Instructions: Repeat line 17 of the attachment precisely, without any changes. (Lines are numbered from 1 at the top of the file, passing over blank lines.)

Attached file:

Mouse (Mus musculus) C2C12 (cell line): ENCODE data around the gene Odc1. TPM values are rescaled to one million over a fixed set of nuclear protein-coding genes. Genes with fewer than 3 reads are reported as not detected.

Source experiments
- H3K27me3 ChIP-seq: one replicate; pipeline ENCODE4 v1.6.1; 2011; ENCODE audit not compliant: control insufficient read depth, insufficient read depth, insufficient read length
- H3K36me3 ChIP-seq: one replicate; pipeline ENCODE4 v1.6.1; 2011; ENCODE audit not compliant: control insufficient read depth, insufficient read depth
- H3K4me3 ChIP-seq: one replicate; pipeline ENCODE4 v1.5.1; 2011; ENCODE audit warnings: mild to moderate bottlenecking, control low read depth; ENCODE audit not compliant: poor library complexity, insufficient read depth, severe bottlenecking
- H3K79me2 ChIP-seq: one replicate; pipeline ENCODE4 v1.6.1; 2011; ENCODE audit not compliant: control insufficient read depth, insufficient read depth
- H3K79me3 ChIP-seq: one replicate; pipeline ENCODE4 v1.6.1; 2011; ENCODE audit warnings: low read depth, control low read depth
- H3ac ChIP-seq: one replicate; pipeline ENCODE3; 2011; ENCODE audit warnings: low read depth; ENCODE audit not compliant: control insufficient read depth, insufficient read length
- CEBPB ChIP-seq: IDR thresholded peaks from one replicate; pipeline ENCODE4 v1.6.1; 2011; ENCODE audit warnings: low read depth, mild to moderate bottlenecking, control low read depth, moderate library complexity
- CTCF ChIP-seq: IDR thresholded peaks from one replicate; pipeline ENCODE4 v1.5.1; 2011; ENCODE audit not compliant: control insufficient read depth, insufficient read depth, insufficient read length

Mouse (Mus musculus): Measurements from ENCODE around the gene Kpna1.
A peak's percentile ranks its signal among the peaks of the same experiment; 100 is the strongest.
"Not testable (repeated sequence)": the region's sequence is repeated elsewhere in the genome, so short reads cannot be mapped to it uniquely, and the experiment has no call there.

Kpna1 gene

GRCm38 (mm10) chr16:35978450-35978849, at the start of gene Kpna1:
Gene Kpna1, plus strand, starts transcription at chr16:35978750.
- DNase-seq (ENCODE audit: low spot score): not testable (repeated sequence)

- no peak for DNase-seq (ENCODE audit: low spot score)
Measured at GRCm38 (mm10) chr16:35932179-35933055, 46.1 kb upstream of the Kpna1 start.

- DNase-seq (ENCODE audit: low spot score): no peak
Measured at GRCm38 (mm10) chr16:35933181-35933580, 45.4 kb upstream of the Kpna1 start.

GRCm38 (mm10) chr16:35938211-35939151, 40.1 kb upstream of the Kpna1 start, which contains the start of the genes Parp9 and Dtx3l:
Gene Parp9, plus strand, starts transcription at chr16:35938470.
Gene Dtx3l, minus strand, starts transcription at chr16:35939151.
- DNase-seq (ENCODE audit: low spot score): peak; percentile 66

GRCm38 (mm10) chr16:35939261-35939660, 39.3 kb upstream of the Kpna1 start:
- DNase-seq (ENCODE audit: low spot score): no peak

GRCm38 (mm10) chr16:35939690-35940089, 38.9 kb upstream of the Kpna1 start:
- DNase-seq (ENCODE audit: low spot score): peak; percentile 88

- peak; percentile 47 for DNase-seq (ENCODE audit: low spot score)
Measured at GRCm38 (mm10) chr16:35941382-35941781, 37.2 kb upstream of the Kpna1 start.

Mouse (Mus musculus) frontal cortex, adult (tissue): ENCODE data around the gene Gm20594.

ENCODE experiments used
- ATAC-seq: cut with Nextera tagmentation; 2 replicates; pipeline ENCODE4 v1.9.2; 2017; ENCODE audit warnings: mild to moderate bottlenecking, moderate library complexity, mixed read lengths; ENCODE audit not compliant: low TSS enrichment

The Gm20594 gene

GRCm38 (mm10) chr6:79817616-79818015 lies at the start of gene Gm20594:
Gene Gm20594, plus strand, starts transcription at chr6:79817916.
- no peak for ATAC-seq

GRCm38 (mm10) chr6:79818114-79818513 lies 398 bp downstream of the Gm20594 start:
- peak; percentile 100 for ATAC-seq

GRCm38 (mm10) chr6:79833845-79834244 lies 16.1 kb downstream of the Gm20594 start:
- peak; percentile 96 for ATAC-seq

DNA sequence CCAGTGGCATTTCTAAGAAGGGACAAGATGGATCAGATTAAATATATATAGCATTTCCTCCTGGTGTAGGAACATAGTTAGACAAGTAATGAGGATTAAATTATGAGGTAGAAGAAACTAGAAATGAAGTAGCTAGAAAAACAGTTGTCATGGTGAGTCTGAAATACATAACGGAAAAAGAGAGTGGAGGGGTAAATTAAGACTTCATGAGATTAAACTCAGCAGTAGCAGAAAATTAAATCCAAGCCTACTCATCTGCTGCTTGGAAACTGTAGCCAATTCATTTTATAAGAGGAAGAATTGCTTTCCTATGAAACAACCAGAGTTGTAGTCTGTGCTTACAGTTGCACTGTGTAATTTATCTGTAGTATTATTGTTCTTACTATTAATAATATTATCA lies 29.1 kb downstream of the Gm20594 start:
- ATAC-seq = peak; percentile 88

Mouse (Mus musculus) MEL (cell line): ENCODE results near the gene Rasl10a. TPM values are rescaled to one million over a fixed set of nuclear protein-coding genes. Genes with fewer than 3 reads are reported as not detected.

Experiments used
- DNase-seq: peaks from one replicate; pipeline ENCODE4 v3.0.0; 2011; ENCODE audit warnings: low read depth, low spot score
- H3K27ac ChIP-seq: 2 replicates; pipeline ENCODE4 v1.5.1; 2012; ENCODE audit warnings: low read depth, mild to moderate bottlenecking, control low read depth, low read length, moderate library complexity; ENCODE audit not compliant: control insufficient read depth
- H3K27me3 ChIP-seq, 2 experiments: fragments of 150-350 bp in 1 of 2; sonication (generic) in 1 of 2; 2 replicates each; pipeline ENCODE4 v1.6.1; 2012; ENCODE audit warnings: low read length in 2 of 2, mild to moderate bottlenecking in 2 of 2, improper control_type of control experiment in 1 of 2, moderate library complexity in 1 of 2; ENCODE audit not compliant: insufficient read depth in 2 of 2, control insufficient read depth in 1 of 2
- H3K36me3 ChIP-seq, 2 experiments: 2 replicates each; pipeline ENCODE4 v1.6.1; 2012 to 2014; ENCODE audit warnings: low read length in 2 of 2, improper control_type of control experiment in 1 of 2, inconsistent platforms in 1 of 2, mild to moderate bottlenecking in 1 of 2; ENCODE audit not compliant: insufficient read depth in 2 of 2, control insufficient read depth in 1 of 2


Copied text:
- DNase-seq (ENCODE audit: low spot score): not testable (repeated sequence)